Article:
It’s an interesting idea, and it’s following a larger trend across organizations. The Pulitzer has opened the possibility of awarding journalists for their live coverage by social media. Naturally, the museum world is starting to understand the role of live tweeting as a form of audience engagement, just like any other publicity or, at its best, journalistic activity.
Group Interaction: Why It Matters
But while Museum Nerd proved to be effective, cases like #Whibi suggest to me that group interaction on Twitter proves to offer more lively conversation. Despite being accessible, tweeting with Museum Nerd is a very different experience from tweeting with a colleague or casual friend whom you follow on Twitter, especially with there are multiple tweeting and conversing from an event.
Recently, I was invited to attend a staging of Clybourne Park and A Raisin in the Sun, two plays that examine issues around race, class and mobility. Performed by LA’s Center Theatre Group, the themes and stories of the two different plays intersect in thrilling ways. It made a perfect venue for Tweet Seats, the Group’s Twitter-cum-theater productions.
“For me, what’s more important is the notion that theater is a communal experience,” noted Jim Halloran, who concoted the Tweet Seats idea for the Group. “It’s great to have experts, but we also want people who are experimenting with technology on a cursory level. It’s all about personal communication with friends and neighbors.”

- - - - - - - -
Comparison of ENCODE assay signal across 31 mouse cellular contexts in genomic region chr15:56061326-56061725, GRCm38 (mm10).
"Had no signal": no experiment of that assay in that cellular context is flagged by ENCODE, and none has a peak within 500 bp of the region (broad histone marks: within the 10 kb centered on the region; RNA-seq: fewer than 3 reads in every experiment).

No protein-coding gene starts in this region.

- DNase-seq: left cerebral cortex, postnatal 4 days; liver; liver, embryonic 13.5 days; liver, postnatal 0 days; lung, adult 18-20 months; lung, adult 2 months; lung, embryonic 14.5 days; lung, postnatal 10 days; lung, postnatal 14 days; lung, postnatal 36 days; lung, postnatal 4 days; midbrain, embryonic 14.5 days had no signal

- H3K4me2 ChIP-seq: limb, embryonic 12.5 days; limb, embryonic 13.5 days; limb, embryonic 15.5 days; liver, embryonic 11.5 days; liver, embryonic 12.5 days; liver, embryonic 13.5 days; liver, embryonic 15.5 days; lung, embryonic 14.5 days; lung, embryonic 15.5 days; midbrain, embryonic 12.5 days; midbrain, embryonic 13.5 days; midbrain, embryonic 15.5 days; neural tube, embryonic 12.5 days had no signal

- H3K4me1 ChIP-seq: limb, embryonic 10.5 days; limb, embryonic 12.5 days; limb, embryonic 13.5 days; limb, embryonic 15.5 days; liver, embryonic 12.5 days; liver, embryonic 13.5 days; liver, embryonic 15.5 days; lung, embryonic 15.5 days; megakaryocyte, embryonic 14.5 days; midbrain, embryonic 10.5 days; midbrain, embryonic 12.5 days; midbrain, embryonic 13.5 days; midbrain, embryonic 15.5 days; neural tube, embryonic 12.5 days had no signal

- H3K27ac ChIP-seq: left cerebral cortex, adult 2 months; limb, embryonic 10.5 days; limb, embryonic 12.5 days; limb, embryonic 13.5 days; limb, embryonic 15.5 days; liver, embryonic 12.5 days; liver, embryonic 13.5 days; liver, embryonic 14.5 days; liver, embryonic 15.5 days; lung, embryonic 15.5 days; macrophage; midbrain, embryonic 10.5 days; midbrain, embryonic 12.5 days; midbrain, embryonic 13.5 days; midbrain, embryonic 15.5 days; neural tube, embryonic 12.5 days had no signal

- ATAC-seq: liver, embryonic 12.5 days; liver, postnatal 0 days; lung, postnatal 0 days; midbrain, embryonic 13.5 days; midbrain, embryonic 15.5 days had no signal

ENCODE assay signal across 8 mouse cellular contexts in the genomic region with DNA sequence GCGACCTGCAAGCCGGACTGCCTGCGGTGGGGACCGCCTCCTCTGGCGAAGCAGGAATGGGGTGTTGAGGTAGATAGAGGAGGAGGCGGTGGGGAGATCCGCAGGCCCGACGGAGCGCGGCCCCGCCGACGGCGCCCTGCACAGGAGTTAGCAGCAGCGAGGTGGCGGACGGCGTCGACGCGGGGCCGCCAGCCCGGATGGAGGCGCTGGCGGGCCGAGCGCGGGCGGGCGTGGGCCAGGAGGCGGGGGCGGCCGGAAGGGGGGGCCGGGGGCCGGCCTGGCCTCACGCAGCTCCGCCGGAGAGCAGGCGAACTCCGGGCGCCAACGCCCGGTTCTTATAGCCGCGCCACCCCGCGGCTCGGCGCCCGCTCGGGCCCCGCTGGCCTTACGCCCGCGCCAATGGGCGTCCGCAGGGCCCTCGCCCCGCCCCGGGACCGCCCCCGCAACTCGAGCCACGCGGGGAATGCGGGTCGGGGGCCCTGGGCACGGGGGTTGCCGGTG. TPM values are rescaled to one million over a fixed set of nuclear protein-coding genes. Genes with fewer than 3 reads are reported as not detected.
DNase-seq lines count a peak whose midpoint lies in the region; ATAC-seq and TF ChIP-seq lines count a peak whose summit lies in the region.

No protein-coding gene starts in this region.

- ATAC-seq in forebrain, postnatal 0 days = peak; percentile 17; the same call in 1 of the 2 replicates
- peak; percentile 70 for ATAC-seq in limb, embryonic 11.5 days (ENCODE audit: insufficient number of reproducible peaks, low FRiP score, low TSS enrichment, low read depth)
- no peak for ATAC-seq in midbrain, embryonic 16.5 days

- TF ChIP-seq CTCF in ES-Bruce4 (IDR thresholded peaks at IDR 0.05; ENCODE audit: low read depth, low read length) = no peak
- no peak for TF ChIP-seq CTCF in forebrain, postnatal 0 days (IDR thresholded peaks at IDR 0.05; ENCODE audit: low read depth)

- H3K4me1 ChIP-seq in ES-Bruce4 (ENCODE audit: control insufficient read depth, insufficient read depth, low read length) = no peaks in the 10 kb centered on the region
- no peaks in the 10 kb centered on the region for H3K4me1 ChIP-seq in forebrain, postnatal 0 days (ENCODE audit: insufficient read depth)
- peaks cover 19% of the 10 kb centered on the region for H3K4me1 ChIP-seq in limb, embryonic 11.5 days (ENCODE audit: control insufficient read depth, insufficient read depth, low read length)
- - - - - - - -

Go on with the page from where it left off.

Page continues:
Other organizations have used tweet seats as a feature for members, but the recent event was the first time Twitter was used to unite geographically separate audiences watching different plays. Using the hashtag #Wherewelive, audiences at a simultaneous staging of the two plays (Clybourne in the Mark Taper Forum downtown and Raising in the Kirk Douglas Theatre in Culver City) were able to tweet with each other and organizational feeds like @ctgla and @MusicLA.
Seated so our glowing screens wouldn’t distract the non-Twitterati amongst us, we live tweeted the show and chatted during intermission. Some even tweeted with understudies and an actor who were engaging off stage. While I wondered about the possibility of being distracted, someone not at the show began tweeting with me. That’s when I realized why it mattered.
“In compiling the transcript of tweets,” Halloran explained, “we had more people that were tweeting in from home. We’ve never had that before.” Indeed, the #Wherewelive hashtag was filled with interesting historical facts about the plays, comments from the audience and comments from others not in attendance. It was truly a community, as #Whibi had been.
The use of live tweeting in the arts has been surprisingly slow to come to life, but I think these three organizations have hit on something right. In addition to simply providing a hashtag and a marquee to collect tweets, it helps to create a built-in community and invite a few art-minded Twitterati to stir things up. Then the conversation flows, both in the moment and later on.
“At what point does technology enhance the experience rather than become a barrier?” asked Halloran. “Just like tech in the 21st century is a way to form community, we’re realizing that community is a part of how we want to interact with art.”